Sam dropped the pipe and held his face. “Like my daughter’s journey ended? How much must one man bear?”

“That is not for us to know. No one of this world could help your daughter for she came into this world with an imperfect body. But she had a good life. Her memories rest in your heart, and her spirit surrounds you and Mary. Do you not agree it is better for her spirit to have enjoyed the happy life she had with you, than to have had no life at all?”
“She was still a little girl. A sweet, innocent young girl who loved life and who was loved by everyone who ever knew her. Why should she have such a short life?”

“We do not know why some travel this world long and some only a short time. I have outlived all my children. And three wives. I have left two brothers in faraway lands, unable to even bring their bodies home for sacred burial. I do not know why I have been asked to live this long life. I do know it is right and natural to sometimes feel sorrow.”

Sam pulled himself up and walked to the edge of the clearing, staring down the vertical wall to the desert floor some thousand feet below. He yelled Mary’s name, fell to his knees and screamed out over the dessert, “I’m not ready to live without you.” He sat very close to the edge, wrapped his arms around his knees, and wept. Then in a broken, sobbing voice told Anaba, “It’s not sorrow I feel – it’s emptiness. Emptiness and anger.”

The old Navajo grabbed him by the shirt and dragged him back from the edge, back to the fire. He sat hunch-shouldered and glared into Sam’s eyes, yet his voice was calm. “Emptiness and anger are selfish feelings, and they do no good. They will make you bitter.”
Sam glared back at him. “I am bitter. God-damned bitter.”

Anaba gave him a tender look and handed Sam the pipe. “We will smoke now. We must not speak again until you have a question."

If you haven't been to Mar-Sa yet to spend time with Mary and Sam, you can buy "We'll Have The Summer" on Amazon here – 

And if you have, you may just want to visit them again.

Have a fun day & Gitty Up ~ Dutch

Monday, March 31, 2014

"Betsy Rose - The little mare who never gave up."

Howdy Folks,

I'm writing a story about LaRue Sprouse  for my May, Heartbeats column in Trail Blazer, and one of the many things LaRue does to help others is work with Beauty Haven's Farm and Equine Rescue, to help find homes for rescued horses; 15 last year. - My July, Heartbeats column last year featured Beauty's Haven's Farm and Equine Rescue and we met Besty Rose then, a sweet mare just rescued. When I discovered the connection to LaRue and Beauty Haven's my editor, Bobbie Jo Lieberman asked for a sidebar update on Betsy Rose – With permission, I'm thrilled to share Betsy Rose's story with all our Coffee Clutch & Facebook friends today. I know it'll bring you a big smile.

On a hot summer day in June, 2013, Theresa Batchelor, the President and Founder of Beauty’s Haven Farm & Equine Rescue, received a phone call from a man stating that his pony was down and that he was unable to help her. Upon viewing a photograph of the pony, Theresa’s heart sank – it appeared that death was only moments away. Theresa summoned a vet to evaluate the pony.  The vet advised Theresa that it was unlikely that the pony would survive – she was very weak with no muscle or fat – the starvation process had taken a toll.  Theresa decided to bring the mare to Beauty’s Haven where she would be given a chance.  If nothing else, she would receive proper TLC and know that she was loved before crossing Rainbow Bridge.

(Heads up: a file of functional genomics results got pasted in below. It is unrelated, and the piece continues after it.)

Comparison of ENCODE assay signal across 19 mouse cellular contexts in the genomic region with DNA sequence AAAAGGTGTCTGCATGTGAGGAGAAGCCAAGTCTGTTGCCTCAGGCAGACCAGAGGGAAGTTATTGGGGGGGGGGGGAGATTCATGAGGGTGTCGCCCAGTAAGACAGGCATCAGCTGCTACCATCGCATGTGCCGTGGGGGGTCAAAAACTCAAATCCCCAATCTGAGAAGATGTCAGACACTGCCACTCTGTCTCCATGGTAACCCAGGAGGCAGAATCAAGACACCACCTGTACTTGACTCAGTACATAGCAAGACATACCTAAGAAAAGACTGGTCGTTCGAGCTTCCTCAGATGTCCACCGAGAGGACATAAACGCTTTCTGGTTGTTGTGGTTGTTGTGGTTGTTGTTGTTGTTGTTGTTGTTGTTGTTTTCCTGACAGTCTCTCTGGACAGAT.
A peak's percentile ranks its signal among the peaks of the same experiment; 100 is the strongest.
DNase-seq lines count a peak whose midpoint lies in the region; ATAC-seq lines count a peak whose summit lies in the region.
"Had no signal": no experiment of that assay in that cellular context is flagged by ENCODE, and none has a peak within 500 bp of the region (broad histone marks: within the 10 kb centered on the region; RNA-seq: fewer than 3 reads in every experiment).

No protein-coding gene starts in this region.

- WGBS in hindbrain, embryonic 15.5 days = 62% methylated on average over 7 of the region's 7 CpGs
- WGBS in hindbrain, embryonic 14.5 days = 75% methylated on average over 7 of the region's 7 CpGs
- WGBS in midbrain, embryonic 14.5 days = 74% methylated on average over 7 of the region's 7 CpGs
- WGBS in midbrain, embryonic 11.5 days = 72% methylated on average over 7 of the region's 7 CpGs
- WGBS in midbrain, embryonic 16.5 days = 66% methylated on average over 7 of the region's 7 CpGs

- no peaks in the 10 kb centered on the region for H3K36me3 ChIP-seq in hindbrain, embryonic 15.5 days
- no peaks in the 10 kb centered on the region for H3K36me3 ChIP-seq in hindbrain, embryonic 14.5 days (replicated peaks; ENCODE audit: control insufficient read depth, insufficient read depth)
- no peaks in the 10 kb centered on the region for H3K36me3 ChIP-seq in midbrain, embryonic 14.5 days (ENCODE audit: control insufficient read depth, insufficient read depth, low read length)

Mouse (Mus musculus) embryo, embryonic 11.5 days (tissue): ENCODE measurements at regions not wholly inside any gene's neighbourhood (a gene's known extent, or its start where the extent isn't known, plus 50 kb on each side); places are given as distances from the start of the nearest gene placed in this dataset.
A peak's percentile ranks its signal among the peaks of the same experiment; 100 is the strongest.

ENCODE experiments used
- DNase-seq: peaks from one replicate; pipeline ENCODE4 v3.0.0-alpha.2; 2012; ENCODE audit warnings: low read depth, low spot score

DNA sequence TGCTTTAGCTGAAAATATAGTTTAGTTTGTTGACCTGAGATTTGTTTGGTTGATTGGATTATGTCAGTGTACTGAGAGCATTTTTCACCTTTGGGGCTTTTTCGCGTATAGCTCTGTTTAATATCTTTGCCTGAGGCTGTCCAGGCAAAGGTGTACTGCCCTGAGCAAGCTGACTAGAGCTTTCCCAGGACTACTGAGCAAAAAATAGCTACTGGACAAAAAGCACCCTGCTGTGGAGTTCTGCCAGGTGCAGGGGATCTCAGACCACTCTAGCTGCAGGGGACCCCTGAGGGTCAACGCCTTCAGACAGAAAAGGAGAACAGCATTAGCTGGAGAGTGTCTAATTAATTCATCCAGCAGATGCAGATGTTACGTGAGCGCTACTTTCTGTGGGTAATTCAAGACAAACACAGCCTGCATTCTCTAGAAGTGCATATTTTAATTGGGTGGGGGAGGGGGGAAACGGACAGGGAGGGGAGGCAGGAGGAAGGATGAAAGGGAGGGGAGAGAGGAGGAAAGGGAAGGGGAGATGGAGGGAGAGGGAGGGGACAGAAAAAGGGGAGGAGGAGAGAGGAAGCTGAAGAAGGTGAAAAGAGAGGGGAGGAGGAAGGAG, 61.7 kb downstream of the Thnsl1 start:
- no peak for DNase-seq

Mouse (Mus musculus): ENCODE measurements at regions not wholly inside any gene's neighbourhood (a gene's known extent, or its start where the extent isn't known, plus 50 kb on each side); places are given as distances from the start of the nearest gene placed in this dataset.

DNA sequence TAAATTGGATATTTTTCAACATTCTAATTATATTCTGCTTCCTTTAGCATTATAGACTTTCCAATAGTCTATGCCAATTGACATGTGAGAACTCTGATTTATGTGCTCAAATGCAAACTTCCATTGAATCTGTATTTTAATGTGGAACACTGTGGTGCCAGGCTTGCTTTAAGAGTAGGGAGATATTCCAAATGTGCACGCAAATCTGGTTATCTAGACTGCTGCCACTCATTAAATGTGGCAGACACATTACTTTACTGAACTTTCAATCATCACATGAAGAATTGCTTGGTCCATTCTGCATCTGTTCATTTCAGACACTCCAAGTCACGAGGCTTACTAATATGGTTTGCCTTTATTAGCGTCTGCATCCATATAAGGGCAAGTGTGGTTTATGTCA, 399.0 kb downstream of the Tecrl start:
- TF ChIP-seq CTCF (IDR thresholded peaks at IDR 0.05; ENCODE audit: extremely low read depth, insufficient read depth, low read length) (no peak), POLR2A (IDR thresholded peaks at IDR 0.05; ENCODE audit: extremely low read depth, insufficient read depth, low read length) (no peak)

Betsey Rose in her sling
Upon her arrival at the rescue, the little pony was so weak, she could neither hold her head up nor stand.  She was placed in a sling with pillows upon which to rest her head and was administered Medications and IV fluids. Theresa felt a strong connection with the little mare - she had a sense of determination in her eyes which gave Theresa hope – and so the little mare was named Betsy Rose.

During her first night, Betsy Rose was removed from the sling and placed on the ground.  She had to be rolled over every two hours to prevent constant pressure on her organs.  In her attempts to stand, Betsy Rose created many open sores on her frail body. Although it was heartbreaking to watch, Betsy Rose survived the first night.  Theresa made certain that Betsy Rose was never alone and had supervision around the clock. If Betsy Rose was called home, she would be surrounded by love. 
The sling became Betsy Rose’s lifeline.  A team of volunteers was recruited to help Betsy Rose in and out of her sling at proper intervals. She had frequent visits from the holistic and traditional vets.  She developed colic symptoms from the sand she had ingested and had multiple infections raging throughout her body, anemia, severe muscle atrophy, and colitis. She had razor sharp teeth which punctured her tongue and open sores in her mouth.  But Betsy Rose did not give up. 
With each passing day, she grew stronger.  On July 4th, supported by a sheet beneath her belly which was held on both sides by volunteers, Betsy Rose took her first ‘victory walk.’ As each day passed, Betsy Rose began to spend less time in the sling, walked a bit farther, and stayed awake a little longer. On August 14th, after having her teeth corrected, she was able to walk and graze without assistance for the very first time.  By October, Betsy Rose no longer needed the sling. 
Betsy Rose and friends - Over the months of recovery friends and volunteers would bring Betsy Rose stuffed toys and gifts. In the early days all she could manage was to rest her head near them as she stood in her sling. Today, she loves to take her with them as they enjoy a stroll, some grass and sunshine together.
Betsy Rose’s survival is nothing short of a miracle. This little mare who never gave up has touched the hearts of people throughout the world.  She symbolizes courage, hope, determination, and love and is the embodiment of Beauty’s Haven Farm & Equine Rescue, a place ‘Where Life Begins, Again!’ ~ Theresa Batchelor 

Thank you Theresa for all you and everyone at Beaty's Haven do to help so many and for sharing this wonderful story. 

You can visit with Theresa, Beauty and everyone on their Facebook Page – "Beauty Haven's Equine Rescue"  And visit their website .

Gitty Up ~ Dutch